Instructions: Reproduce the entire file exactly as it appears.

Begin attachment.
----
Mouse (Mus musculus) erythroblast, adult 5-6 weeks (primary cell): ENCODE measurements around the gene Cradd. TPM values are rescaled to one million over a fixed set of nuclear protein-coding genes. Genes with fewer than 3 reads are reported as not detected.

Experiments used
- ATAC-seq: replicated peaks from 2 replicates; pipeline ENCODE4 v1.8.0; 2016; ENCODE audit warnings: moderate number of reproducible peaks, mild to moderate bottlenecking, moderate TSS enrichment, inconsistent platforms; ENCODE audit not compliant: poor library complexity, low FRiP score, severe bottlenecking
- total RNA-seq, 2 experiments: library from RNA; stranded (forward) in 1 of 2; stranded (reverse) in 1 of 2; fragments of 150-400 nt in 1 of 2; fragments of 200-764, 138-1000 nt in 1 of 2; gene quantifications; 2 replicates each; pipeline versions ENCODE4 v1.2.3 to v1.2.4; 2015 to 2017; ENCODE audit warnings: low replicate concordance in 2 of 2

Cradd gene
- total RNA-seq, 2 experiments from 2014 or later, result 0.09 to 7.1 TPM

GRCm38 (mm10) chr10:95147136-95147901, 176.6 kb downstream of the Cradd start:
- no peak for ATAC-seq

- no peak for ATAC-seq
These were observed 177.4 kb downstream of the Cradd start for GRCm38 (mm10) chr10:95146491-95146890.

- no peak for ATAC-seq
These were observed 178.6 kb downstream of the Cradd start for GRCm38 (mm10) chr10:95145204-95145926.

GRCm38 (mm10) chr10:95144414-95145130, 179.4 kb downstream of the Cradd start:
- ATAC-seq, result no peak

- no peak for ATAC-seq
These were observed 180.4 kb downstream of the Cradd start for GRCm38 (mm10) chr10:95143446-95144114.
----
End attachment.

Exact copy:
Mouse (Mus musculus) erythroblast, adult 5-6 weeks (primary cell): ENCODE measurements around the gene Cradd. TPM values are rescaled to one million over a fixed set of nuclear protein-coding genes. Genes with fewer than 3 reads are reported as not detected.

Experiments used
- ATAC-seq: replicated peaks from 2 replicates; pipeline ENCODE4 v1.8.0; 2016; ENCODE audit warnings: moderate number of reproducible peaks, mild to moderate bottlenecking, moderate TSS enrichment, inconsistent platforms; ENCODE audit not compliant: poor library complexity, low FRiP score, severe bottlenecking
- total RNA-seq, 2 experiments: library from RNA; stranded (forward) in 1 of 2; stranded (reverse) in 1 of 2; fragments of 150-400 nt in 1 of 2; fragments of 200-764, 138-1000 nt in 1 of 2; gene quantifications; 2 replicates each; pipeline versions ENCODE4 v1.2.3 to v1.2.4; 2015 to 2017; ENCODE audit warnings: low replicate concordance in 2 of 2

Cradd gene
- total RNA-seq, 2 experiments from 2014 or later, result 0.09 to 7.1 TPM

GRCm38 (mm10) chr10:95147136-95147901, 176.6 kb downstream of the Cradd start:
- no peak for ATAC-seq

- no peak for ATAC-seq
These were observed 177.4 kb downstream of the Cradd start for GRCm38 (mm10) chr10:95146491-95146890.

- no peak for ATAC-seq
These were observed 178.6 kb downstream of the Cradd start for GRCm38 (mm10) chr10:95145204-95145926.

GRCm38 (mm10) chr10:95144414-95145130, 179.4 kb downstream of the Cradd start:
- ATAC-seq, result no peak

- no peak for ATAC-seq
These were observed 180.4 kb downstream of the Cradd start for GRCm38 (mm10) chr10:95143446-95144114.